As for communications, I think the “leaky RF cable” concept is hard to beat, especially if it can be done at frequencies that are compatible with wireless LAN protocols, such as Ethernet. I have it in my mind that it would be easy to create “leaky” fiber optics, as well, since “Leaky” fiber is a commodity item, used for decorative lighting. I haven’t ever heard of it being used in this way before, but then again this is an unusual application. Including a channel within the track for such communications is no harder than fitting it for ordinary electrical wire. Of course ordinary wireless technologies such as Bluetooth or even WiFi might be used to some effect as well. One of the benefits to beginning with the assumption that the vehicles can work anonymously is that it allows for some errors or spottiness in communications without adversely affecting the system. This allows use of inexpensive commodity components. It’s a lot cheaper to use a system that is reliable 99% of the time than it is to use a system that is a “mission critical” 99.999% reliable. With communications of traffic data, for example, the messages can be repeated along the way, so if one is missed it’s no big deal. Even missing all of them, the worst that can happen is a traffic jam.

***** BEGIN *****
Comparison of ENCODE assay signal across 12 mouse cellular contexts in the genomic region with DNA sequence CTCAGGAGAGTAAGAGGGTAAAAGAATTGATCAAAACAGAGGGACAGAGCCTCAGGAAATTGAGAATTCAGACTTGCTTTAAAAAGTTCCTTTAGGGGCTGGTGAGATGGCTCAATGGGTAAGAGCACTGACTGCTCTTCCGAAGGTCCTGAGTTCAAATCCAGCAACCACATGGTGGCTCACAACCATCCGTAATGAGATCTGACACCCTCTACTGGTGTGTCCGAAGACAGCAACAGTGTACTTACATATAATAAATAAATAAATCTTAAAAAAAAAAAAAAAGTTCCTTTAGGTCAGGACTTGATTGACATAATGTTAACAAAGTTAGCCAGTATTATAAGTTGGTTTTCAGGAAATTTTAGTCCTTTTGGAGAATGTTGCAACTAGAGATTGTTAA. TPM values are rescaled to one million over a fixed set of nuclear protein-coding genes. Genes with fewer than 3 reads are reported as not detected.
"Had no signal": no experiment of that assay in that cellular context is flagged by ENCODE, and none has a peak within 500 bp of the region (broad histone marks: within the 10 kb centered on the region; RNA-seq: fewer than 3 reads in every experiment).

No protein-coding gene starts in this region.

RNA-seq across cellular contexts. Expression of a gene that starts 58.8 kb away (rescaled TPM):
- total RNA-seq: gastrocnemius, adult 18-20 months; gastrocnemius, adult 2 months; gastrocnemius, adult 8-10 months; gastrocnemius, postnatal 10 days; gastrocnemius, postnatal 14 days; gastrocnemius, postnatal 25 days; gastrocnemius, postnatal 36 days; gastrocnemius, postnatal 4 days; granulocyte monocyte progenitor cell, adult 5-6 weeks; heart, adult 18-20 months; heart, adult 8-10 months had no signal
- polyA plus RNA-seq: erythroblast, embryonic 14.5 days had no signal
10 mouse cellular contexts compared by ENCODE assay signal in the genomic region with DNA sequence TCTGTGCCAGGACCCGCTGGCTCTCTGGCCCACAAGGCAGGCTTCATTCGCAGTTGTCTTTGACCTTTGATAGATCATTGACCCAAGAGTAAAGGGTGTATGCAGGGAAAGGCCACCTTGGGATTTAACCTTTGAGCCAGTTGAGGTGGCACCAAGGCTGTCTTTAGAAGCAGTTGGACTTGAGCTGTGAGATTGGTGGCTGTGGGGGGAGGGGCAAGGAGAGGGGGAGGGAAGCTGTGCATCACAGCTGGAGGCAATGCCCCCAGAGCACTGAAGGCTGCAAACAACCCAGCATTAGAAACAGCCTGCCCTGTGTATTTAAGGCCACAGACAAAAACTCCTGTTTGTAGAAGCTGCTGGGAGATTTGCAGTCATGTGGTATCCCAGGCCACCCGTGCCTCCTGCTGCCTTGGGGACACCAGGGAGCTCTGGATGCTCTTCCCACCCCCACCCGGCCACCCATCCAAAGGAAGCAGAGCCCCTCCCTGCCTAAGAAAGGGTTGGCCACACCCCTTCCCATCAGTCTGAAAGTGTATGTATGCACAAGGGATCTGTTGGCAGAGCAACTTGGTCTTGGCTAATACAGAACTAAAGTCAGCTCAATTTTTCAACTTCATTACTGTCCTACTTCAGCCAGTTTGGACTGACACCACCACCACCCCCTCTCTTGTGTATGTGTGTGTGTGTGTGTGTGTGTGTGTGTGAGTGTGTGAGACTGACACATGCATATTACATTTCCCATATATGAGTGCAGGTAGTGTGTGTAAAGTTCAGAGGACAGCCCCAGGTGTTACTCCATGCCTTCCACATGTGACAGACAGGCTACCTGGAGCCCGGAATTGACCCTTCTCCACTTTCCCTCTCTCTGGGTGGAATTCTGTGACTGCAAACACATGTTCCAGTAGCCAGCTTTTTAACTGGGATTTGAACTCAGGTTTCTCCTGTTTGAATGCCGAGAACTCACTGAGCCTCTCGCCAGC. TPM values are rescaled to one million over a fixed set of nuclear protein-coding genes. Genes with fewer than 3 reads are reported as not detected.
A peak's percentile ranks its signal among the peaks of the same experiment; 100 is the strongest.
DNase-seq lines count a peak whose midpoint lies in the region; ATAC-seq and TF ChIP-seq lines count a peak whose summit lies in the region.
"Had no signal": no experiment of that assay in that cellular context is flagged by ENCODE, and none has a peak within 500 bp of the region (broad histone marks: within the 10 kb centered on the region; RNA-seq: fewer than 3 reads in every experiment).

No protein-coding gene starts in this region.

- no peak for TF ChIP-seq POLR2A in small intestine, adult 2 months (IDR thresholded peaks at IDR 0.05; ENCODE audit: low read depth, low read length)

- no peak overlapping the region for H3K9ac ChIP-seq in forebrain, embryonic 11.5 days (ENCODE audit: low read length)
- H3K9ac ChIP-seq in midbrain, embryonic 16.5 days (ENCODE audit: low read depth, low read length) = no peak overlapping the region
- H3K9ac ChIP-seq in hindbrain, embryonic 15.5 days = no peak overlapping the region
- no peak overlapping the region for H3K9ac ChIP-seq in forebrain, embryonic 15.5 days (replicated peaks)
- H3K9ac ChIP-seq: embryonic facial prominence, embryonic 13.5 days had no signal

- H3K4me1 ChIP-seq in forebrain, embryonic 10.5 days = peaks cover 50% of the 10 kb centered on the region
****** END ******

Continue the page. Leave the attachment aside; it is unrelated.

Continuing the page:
Of note… Wheel motors for scooters are becoming a big business in Asia. I am starting work on a bogie designed around them that can work in the track I have shown as well as a more compact track for slower speed inner city use. That is why I have not shown any recent work on the track standards. I have been exploring these control issues with an eye on where communications and power strips should be placed that would be common to both designs. I have come to believe that the present track design is better for highway speeds and above, but is a bit oversized for the crowded downtown applications. Anyway it’s LATE and I’m outta here!